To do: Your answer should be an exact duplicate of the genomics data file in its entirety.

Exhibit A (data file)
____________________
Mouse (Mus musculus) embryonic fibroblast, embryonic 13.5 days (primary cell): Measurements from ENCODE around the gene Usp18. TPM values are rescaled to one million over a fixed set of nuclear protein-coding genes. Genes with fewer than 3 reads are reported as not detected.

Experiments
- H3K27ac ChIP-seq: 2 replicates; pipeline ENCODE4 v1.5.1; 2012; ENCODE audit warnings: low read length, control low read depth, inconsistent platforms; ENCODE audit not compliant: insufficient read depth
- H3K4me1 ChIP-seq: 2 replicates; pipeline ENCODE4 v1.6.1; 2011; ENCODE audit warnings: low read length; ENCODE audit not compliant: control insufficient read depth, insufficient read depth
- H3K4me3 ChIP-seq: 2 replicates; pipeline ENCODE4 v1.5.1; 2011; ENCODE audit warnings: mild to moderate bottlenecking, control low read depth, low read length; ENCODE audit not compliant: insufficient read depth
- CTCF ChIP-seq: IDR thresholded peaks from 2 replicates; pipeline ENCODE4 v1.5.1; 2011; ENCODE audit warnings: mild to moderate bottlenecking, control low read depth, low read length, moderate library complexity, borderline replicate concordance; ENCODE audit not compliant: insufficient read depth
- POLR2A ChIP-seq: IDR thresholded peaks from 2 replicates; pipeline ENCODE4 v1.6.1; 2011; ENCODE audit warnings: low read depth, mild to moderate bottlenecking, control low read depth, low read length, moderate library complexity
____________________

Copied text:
Mouse (Mus musculus) embryonic fibroblast, embryonic 13.5 days (primary cell): Measurements from ENCODE around the gene Usp18. TPM values are rescaled to one million over a fixed set of nuclear protein-coding genes. Genes with fewer than 3 reads are reported as not detected.

Experiments
- H3K27ac ChIP-seq: 2 replicates; pipeline ENCODE4 v1.5.1; 2012; ENCODE audit warnings: low read length, control low read depth, inconsistent platforms; ENCODE audit not compliant: insufficient read depth
- H3K4me1 ChIP-seq: 2 replicates; pipeline ENCODE4 v1.6.1; 2011; ENCODE audit warnings: low read length; ENCODE audit not compliant: control insufficient read depth, insufficient read depth
- H3K4me3 ChIP-seq: 2 replicates; pipeline ENCODE4 v1.5.1; 2011; ENCODE audit warnings: mild to moderate bottlenecking, control low read depth, low read length; ENCODE audit not compliant: insufficient read depth
- CTCF ChIP-seq: IDR thresholded peaks from 2 replicates; pipeline ENCODE4 v1.5.1; 2011; ENCODE audit warnings: mild to moderate bottlenecking, control low read depth, low read length, moderate library complexity, borderline replicate concordance; ENCODE audit not compliant: insufficient read depth
- POLR2A ChIP-seq: IDR thresholded peaks from 2 replicates; pipeline ENCODE4 v1.6.1; 2011; ENCODE audit warnings: low read depth, mild to moderate bottlenecking, control low read depth, low read length, moderate library complexity